14. Relatedly, I think at least part of this is tied up in sexual harassment. I felt much safer in Nepal than I do here. I did not feel carved up and looked at as individual aspects of my body. I was certainly looked at a lot, but for more nationality, not the way my clothes fit my body. The first instance of harassment I experienced was in June, stepping off a train in Amsterdam from the airport. Three men were sitting on a bench just staring in a threatening way and making what I can only surmise were lewd comments in Dutch. It was unnerving and reminded me of how I walk around the Western world with a sort of internal armor against sexual harassment that I slowly let go of when I was in Nepal. My feelings of distrust of others around me have only increased in the wake of the election of Trump. I caught myself walking home at 9pm from my dance class with my keys spread between my fingers. I never did such things before, but the US has changed and I have changed and I don’t occupy the same sense of ease I had before, even at the edges of my own neighborhood.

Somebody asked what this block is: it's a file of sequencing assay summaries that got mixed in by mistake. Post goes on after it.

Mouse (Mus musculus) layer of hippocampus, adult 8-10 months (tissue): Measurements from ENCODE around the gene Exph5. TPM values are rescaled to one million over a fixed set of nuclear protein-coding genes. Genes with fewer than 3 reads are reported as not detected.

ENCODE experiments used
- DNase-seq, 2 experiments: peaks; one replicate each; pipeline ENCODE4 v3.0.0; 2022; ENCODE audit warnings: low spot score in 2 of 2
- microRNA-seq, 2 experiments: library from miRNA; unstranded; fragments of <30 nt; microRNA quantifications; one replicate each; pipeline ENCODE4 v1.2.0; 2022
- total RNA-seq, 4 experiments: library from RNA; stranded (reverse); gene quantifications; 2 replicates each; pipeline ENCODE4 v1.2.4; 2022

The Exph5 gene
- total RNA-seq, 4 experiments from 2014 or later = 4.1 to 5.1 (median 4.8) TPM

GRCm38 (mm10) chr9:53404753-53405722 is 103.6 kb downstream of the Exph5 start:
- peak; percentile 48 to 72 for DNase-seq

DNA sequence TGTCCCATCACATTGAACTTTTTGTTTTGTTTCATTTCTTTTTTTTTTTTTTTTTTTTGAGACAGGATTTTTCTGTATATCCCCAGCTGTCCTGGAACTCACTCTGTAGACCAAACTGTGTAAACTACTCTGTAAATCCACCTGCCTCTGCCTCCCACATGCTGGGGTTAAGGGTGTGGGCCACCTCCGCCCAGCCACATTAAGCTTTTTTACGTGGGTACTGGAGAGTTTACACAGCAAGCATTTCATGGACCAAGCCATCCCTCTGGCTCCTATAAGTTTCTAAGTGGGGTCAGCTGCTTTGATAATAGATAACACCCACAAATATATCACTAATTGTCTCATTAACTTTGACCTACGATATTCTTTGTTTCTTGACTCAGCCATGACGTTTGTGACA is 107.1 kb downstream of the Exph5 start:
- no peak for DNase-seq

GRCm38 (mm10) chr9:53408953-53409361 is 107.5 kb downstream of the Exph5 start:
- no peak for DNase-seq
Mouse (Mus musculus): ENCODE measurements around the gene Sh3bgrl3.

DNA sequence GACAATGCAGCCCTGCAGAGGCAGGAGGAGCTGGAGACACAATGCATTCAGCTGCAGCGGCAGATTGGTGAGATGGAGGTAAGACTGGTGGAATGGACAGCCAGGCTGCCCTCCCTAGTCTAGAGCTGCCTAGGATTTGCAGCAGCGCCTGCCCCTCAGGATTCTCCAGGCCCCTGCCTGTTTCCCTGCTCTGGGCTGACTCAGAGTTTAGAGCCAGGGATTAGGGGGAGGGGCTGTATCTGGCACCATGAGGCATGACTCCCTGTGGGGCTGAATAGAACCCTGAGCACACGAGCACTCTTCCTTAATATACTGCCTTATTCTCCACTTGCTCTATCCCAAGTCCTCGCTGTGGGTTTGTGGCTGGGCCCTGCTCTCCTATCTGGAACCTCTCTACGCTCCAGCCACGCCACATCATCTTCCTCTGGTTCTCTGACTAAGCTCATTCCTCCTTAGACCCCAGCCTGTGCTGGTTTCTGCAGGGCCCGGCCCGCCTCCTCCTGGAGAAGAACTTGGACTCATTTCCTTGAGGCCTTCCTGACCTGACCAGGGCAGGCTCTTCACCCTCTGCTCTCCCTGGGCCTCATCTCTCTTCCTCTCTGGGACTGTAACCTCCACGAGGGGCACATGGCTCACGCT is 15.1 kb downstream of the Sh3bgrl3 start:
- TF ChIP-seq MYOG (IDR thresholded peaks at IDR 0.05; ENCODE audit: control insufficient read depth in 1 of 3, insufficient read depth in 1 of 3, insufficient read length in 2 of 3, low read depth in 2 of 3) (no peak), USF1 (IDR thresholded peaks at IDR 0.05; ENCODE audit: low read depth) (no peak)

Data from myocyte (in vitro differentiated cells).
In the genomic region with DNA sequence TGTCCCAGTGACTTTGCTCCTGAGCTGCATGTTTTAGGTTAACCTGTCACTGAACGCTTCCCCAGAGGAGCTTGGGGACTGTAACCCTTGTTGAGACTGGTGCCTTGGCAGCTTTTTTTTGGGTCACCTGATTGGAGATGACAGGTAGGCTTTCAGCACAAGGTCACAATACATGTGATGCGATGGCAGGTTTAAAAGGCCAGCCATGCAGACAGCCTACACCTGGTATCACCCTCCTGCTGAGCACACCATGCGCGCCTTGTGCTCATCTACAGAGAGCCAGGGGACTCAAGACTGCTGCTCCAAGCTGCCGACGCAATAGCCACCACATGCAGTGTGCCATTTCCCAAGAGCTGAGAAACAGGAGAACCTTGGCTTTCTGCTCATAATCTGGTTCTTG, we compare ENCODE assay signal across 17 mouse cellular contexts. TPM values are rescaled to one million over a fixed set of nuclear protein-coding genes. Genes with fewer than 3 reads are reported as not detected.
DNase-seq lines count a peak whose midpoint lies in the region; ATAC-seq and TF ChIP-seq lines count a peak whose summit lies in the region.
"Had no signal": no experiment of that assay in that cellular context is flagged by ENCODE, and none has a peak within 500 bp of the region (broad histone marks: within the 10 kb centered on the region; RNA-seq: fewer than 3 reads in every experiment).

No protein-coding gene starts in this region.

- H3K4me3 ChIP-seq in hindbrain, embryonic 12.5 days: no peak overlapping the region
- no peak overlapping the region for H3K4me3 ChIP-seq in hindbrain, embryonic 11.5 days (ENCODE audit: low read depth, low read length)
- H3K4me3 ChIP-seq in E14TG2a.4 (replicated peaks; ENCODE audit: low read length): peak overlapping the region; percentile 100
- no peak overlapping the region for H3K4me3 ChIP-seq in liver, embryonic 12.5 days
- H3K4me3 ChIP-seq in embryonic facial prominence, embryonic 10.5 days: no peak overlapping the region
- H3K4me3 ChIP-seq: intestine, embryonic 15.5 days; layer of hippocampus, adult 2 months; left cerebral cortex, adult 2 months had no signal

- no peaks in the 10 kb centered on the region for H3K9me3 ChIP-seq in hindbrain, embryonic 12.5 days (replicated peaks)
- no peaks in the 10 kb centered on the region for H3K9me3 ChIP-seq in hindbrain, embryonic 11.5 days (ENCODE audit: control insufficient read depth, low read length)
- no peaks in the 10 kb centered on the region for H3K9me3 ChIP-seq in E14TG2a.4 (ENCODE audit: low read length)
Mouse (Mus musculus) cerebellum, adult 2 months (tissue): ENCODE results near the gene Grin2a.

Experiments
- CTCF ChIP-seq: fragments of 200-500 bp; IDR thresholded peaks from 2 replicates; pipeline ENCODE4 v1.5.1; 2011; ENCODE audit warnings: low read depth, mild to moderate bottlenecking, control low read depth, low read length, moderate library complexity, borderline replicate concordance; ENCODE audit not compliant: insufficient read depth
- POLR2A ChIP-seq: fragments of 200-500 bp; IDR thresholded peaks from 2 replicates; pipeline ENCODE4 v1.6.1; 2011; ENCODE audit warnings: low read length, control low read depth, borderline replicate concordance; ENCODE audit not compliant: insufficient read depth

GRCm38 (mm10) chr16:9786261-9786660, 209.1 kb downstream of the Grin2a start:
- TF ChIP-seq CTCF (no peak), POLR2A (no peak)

I have been told it takes about six months to really adjust, to find a way to feel normal again after this sort of life changing reorientation to yourself and the worlds you live in. I am five months out and realize I am mostly back to my usual self. My American habits are back in swing; the things that aren’t quite there yet might be the things that don’t go back to the way they were. I feel more settled than before, it took about four months to see that. And starting the school year again really helped create the routine and structure I needed to feel more socially embedded back in the US. But still, there is a part of me that I think remains in Nepal and maybe it always will. The trial of being back is figuring out how to keep my little column of Nepali life alive and from becoming an empty space, or worse, an American space.